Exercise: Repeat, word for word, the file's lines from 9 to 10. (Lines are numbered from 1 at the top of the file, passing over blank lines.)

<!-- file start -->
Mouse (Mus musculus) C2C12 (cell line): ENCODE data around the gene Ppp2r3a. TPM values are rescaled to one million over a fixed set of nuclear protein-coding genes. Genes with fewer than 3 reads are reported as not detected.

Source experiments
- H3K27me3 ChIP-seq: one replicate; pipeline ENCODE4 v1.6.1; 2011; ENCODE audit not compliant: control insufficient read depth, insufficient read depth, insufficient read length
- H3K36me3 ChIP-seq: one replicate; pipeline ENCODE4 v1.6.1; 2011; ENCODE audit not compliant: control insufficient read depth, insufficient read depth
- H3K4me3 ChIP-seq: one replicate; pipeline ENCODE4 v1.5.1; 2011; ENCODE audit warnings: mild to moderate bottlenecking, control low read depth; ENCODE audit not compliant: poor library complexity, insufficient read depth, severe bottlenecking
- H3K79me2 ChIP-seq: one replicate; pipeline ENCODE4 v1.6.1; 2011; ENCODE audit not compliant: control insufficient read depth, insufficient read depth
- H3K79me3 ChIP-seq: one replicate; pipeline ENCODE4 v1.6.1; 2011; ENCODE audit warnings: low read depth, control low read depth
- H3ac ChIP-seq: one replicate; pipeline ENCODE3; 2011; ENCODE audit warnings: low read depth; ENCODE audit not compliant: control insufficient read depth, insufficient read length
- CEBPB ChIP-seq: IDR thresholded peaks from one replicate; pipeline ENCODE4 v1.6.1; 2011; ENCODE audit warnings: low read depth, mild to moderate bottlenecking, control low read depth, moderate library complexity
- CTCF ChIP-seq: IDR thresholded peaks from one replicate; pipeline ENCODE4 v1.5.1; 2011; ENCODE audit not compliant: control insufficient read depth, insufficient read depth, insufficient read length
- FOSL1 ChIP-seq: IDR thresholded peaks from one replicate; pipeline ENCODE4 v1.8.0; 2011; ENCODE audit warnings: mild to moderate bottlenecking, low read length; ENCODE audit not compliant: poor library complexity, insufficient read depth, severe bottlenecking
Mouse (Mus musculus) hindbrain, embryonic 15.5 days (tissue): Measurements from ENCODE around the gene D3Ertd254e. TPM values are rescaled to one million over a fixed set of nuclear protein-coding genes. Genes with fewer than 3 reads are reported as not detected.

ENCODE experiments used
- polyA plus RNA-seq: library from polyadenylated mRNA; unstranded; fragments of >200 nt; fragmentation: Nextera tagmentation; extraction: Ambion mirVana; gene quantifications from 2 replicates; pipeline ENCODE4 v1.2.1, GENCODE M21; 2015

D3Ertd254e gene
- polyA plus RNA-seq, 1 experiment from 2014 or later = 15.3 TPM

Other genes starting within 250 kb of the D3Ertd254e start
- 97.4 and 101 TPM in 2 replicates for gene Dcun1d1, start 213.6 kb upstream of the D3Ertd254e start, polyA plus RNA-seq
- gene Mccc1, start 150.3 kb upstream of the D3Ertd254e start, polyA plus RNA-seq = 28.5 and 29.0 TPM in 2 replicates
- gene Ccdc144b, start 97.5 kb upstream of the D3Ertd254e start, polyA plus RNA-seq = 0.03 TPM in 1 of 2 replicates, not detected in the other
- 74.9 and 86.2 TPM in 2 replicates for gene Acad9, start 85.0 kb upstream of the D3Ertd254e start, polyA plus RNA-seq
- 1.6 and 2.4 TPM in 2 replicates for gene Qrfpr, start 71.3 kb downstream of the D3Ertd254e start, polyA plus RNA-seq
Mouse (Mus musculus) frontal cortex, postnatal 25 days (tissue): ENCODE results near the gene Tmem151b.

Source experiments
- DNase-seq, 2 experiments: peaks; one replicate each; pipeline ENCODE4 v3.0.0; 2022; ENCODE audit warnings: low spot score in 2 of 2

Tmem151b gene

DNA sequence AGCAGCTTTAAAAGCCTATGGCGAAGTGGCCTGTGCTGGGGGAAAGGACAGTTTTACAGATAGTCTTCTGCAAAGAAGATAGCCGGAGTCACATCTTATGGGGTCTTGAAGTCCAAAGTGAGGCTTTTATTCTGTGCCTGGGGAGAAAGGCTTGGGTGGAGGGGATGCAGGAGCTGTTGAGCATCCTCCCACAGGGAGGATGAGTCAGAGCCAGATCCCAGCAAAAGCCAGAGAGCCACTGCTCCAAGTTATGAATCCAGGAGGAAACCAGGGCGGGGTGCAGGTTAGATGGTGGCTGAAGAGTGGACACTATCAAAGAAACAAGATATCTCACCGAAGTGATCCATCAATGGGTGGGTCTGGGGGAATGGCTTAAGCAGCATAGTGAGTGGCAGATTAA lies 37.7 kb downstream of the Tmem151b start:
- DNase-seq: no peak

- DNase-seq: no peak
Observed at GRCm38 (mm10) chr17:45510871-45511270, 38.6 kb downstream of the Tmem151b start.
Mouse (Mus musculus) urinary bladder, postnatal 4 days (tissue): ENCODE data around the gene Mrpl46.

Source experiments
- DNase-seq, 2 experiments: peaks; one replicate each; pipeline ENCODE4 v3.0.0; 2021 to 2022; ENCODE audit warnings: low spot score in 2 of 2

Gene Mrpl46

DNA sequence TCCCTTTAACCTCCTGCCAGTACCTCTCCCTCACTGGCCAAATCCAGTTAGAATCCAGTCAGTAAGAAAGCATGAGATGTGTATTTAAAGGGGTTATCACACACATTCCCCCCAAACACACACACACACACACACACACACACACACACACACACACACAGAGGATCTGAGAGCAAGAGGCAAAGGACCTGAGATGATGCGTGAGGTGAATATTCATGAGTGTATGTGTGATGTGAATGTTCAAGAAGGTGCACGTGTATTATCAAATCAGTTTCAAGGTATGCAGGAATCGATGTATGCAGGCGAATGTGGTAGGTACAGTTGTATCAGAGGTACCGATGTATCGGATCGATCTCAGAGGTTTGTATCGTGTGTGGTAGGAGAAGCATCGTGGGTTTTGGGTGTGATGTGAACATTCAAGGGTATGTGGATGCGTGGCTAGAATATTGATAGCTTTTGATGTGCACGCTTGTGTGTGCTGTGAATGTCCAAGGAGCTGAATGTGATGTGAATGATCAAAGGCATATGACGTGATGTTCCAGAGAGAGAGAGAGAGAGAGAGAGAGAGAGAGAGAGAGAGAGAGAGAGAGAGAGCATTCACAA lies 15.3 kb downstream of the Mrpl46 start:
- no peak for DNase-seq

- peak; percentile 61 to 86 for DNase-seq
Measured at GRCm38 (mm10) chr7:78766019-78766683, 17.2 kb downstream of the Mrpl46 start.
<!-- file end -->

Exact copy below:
- CEBPB ChIP-seq: IDR thresholded peaks from one replicate; pipeline ENCODE4 v1.6.1; 2011; ENCODE audit warnings: low read depth, mild to moderate bottlenecking, control low read depth, moderate library complexity
- CTCF ChIP-seq: IDR thresholded peaks from one replicate; pipeline ENCODE4 v1.5.1; 2011; ENCODE audit not compliant: control insufficient read depth, insufficient read depth, insufficient read length